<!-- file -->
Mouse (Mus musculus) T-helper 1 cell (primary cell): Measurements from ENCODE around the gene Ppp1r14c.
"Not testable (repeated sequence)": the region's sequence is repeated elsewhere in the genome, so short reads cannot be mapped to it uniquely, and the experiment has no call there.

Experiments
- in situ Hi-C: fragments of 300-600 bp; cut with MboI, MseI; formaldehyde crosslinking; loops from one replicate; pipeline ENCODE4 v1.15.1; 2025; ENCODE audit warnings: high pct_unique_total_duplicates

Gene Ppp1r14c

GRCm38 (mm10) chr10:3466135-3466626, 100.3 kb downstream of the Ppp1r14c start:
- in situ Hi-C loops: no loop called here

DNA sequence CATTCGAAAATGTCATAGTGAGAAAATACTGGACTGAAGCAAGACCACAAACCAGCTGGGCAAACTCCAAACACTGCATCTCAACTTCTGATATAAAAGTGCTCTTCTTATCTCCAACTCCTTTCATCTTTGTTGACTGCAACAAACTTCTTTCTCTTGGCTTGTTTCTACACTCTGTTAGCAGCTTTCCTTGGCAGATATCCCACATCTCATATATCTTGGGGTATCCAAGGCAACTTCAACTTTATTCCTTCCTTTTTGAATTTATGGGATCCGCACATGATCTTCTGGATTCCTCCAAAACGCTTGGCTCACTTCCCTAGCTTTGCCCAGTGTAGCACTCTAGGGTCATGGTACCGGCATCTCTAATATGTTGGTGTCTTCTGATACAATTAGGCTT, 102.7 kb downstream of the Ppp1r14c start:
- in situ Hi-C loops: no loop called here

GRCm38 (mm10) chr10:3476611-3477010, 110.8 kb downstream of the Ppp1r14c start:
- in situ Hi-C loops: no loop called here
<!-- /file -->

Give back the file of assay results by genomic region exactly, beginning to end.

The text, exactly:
Mouse (Mus musculus) T-helper 1 cell (primary cell): Measurements from ENCODE around the gene Ppp1r14c.
"Not testable (repeated sequence)": the region's sequence is repeated elsewhere in the genome, so short reads cannot be mapped to it uniquely, and the experiment has no call there.

Experiments
- in situ Hi-C: fragments of 300-600 bp; cut with MboI, MseI; formaldehyde crosslinking; loops from one replicate; pipeline ENCODE4 v1.15.1; 2025; ENCODE audit warnings: high pct_unique_total_duplicates

Gene Ppp1r14c

GRCm38 (mm10) chr10:3466135-3466626, 100.3 kb downstream of the Ppp1r14c start:
- in situ Hi-C loops: no loop called here

DNA sequence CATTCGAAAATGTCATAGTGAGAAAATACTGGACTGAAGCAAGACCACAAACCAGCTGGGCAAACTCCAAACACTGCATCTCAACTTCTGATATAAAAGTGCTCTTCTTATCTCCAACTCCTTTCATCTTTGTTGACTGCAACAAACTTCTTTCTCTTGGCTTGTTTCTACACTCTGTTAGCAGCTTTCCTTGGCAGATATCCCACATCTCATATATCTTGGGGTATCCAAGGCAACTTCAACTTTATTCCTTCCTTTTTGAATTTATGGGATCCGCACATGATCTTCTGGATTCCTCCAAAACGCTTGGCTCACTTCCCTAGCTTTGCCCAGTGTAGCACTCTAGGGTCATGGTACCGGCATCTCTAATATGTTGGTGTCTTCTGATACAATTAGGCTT, 102.7 kb downstream of the Ppp1r14c start:
- in situ Hi-C loops: no loop called here

GRCm38 (mm10) chr10:3476611-3477010, 110.8 kb downstream of the Ppp1r14c start:
- in situ Hi-C loops: no loop called here